Think Culture... Think Growth


Med Culture is a Technical Assistance Unit funded by the European Union for the promotion of culture as vector of Human, Social and Economic Development in South Mediterranean countries. 

Cultural Entrepreneurship: Create your own business model

Cultural Entrepreneurship: Create your own business model

Cultural Entrepreneurship
Create your own business model
Algérie, Egypte, Jordanie, Liban, Libye, Maroc, Palestine, Tunisie
Workshop Methodology: 
Sharing of experiences among professional peers on issues of common concern (Peer to Peer), with moderators / facilitators coming from the cultural field.

Twenty-five participants of eight nationalities– Algerian, Egyptian, Jordanian, Lebanese, Libyan, Moroccan, Palestinian and Tunisian to address some of the questions related to this theme. These participants were selected through an open call launched in October 2016 and they work as researchers, museum specialists, theatre directors, teachers, digital marketers, animators of cultural centres, and technicians. 

17/12/2016 - 19/12/2016

This first Peer-to-peer workshop on the theme of Eentrepreneurship was designed based on the fact that the cultural and creative sectors are a major component of economic development and we even now talk of cultural and creative industries, thereby underlining a measure of compatibility between commercial and artistic perspectives. This development has transformed the culture and creative sectors as a tool for regional development and urban planning, as can be observed in many parts of the globe. It has come about because of the fact that the production and consumption of culture have changed in a revolutionary way[1].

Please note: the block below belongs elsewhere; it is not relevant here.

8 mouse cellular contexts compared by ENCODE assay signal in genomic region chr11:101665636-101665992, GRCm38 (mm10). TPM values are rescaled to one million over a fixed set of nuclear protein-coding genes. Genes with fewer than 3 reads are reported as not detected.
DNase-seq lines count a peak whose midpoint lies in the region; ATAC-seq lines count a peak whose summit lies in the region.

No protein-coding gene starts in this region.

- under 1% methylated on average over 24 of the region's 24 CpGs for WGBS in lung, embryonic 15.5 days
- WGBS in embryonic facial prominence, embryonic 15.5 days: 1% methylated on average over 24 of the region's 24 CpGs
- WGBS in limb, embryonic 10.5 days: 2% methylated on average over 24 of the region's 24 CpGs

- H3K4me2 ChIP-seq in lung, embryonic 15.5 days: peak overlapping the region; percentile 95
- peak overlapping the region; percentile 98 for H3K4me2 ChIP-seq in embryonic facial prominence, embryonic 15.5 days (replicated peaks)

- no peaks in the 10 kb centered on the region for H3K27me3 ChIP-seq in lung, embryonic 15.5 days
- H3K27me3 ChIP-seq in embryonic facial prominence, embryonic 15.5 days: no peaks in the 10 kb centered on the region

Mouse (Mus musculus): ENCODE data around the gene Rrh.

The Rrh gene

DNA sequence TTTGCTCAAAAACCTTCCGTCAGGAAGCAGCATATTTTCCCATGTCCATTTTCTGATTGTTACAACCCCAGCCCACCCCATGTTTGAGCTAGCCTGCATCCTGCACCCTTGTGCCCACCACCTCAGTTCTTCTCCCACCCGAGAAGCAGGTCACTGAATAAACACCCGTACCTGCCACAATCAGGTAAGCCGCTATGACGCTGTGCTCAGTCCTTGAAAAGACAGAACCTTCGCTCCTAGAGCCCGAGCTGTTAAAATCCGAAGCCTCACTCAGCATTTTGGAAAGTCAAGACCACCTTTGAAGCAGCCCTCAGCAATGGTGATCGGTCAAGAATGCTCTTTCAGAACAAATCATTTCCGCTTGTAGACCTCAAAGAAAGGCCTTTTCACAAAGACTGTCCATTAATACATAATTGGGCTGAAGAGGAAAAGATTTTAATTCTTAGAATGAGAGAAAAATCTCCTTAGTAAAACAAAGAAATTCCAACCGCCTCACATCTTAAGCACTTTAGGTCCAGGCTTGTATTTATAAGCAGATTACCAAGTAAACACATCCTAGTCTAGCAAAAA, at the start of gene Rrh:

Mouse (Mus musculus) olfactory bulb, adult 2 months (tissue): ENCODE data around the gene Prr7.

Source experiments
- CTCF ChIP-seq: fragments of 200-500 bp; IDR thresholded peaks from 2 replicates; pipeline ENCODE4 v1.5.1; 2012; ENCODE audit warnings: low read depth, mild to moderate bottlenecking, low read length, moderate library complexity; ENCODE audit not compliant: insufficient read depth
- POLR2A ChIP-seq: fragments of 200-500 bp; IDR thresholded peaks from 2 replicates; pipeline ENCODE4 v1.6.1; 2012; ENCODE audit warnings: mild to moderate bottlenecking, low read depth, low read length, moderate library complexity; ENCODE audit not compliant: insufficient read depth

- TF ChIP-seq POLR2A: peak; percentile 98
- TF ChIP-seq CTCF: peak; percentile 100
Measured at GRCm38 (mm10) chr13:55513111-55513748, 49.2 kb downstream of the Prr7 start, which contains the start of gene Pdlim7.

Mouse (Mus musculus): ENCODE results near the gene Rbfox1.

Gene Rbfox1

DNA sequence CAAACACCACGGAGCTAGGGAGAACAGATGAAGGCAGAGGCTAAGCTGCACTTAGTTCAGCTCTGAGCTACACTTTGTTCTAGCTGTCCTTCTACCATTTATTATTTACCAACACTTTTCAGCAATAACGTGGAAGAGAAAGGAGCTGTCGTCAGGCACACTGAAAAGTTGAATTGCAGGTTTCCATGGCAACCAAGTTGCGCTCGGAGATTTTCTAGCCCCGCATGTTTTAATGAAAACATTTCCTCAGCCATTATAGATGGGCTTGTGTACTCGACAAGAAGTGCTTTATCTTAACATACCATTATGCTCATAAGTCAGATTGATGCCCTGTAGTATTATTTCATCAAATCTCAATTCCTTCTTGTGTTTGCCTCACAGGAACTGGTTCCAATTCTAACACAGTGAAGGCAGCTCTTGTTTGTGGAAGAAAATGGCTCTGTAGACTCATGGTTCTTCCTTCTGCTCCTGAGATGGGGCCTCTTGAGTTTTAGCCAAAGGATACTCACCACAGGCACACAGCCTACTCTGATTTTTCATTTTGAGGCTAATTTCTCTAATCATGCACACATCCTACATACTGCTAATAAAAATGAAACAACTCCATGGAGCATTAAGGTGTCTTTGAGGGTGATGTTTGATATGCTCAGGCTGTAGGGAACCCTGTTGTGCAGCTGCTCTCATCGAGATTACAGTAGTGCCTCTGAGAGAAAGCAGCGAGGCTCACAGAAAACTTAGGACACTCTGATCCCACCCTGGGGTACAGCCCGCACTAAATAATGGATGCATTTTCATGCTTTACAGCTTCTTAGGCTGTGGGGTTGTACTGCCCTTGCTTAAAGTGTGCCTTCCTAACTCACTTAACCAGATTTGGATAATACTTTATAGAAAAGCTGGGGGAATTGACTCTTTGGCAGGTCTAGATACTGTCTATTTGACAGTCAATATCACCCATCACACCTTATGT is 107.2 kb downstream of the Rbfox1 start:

Entrepreneurship in the culture and creative sectors is part of this discourse, because it considers the cultural professions from a business perspective. An entrepreneurial approach to culture supports and nurtures the interactions of arts and culture with other sectors of the economy, and an exploration of this intersection involves new opportunities and roles for the sector to take up, as managing a cultural project or organisation- that is for profit or not- according to a business model is more effective. Add to that, universities of higher learning and specialised institutes have not yet grasped the value of the cultural and creative sector, which leaves the artists with little if any training in business or entrepreneurship to work on starting a creative enterprise for instance.

Drawing from this context, the workshop will tackle the following over the three days:

  1. The determinants of entrepreneurship within the economic and socio-cultural context and how these translate into practices – self-employment, business-ownership, profit vs. non-profit, risk-taking, etc.
  2. The main challenges cultural operators and artists confront in their work as cultural entrepreneurs
  3. Mobility as a driver of cultural entrepreneurship. International / regional mobility – of artists, cultural professionals, administrators etc.
  4. Marketing a cultural enterprise


[1] Nielsen, Tobias, The Creative Industries – Implications for Cultural Policy, May 2009,

Entrepreneurship Framework Document